Personal hygiene was highly valued in ancient Egypt. The Egyptians would bathe daily and would incorporate lotions, makeup, deodorant and breath fresheners into their regular routines. Some of these ointments would be purely cosmetic, but many had medicinal and otherwise beneficial properties. For instance, certain oils and lotions could be sun protectants, while others would soften skin, or even repel insects. Makeup often had such a dual role, with beautification a side benefit of the more vital advantages of well-being.
Such is certainly the case for kohl, or black makeup, which was ubiquitous in ancient Egypt, as is attested on the eyes of gods and humans alike throughout all of Egyptian art. To produce kohl, the mineral galena, sourced in the Sinai mountains, was ground down into powder which was then mixed with oil or fat into a thick cream. Surrounding the eye with this thick eyeliner was known to protect the eyes from infection and flies, as well as from the harsh sunlight, much the way an athlete uses a smudge of ‘eye black’ to reduce glare.
Cosmetic vessels were especially important personal effects for these essential daily ointments and remedies. This delicately sculpted dish is one such valuable, which would have been utilized in life, perhaps to scoop out or gather such creams or unguents for use, which then would have accompanied its devoted owner into his or her tomb as well. In fact, not only were these highly prized vessels brought into the tombs of the deceased, but the ointments, oils and makeup themselves were even placed among their goods in preparation for their use in the afterlife.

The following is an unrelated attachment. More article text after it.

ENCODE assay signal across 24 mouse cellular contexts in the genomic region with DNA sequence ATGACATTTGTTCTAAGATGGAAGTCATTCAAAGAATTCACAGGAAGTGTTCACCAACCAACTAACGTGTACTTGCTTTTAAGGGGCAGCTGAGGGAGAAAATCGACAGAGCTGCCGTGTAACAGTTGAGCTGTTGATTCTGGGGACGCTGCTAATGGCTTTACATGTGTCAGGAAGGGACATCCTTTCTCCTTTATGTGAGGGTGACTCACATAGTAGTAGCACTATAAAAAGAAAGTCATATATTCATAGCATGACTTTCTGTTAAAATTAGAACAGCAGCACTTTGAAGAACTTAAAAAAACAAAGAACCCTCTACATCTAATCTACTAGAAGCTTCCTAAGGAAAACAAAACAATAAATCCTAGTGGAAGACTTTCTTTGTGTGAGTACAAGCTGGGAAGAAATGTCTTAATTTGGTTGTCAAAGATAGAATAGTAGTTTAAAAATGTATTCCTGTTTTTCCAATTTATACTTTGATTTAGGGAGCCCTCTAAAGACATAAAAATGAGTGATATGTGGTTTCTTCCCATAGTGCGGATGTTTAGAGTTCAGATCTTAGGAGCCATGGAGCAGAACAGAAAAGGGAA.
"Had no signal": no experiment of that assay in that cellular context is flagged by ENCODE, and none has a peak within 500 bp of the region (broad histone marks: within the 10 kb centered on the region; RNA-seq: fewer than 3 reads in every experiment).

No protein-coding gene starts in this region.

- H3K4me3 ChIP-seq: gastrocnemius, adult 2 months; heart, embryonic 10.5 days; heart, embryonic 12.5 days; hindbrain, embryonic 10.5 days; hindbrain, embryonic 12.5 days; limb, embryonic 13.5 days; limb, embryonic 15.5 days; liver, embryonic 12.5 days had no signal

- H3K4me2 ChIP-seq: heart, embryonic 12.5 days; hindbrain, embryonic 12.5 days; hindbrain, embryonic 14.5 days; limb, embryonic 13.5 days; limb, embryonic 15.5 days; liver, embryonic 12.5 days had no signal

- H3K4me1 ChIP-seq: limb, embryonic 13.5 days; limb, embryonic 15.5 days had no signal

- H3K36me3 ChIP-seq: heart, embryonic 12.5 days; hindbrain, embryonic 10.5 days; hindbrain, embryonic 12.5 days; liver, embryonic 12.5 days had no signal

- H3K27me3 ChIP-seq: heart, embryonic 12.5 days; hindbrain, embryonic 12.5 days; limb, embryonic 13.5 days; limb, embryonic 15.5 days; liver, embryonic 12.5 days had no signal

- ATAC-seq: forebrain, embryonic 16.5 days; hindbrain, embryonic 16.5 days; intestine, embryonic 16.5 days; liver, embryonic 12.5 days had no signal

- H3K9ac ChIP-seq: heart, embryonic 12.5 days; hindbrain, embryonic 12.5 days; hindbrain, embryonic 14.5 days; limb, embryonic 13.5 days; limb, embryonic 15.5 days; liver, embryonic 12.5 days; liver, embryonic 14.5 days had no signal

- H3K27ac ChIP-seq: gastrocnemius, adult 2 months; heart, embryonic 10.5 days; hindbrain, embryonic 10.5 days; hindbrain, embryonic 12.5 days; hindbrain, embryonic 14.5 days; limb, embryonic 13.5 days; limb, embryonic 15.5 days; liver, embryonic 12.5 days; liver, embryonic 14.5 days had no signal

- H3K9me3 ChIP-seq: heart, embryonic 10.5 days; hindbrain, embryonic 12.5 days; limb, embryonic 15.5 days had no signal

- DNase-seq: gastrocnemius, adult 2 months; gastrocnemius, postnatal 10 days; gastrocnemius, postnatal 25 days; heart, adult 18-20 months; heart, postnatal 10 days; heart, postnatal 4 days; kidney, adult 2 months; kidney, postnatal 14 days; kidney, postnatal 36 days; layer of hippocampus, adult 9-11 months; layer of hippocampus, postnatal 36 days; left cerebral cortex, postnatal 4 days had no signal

The bowl of this vessel forms the body of an ibex, with its head, horns and bound legs intricately carved in openwork and further embellished with fine incision. From the reverse, the vessel gives the illusion of a sculpture in the round depicting the ibex from the left side, while the hollowed bowl encompasses the right side of the ibex’s body. The ibex was amongst the wild game that inhabited the steppe environment of the Nile Valley in antiquity. It was often hunted, along with the gazelle and oryx, and therefore comes to be depicted in Egyptian art already captured, as here, with its legs bound. apturing an ibex was a sign of valour, and therefore its appearance on an item from one’s toilette would celebrate the owner’s high status and dominance over nature. The ibex was also considered to be a talisman of good-luck, often associated with the New Year.
This compelling cosmetic vessel has been exhibited and published multiple times as part of the prominent collection of the renowned scholar William Kelly Simpson, who died in 2017 after a long and prolific career in Egyptology. He was revered for his impeccable taste and connoisseurship. His great knowledge has touched generations of students and colleagues, and as his collection disseminates, a part of his vibrant spirit continues to inhabit each piece.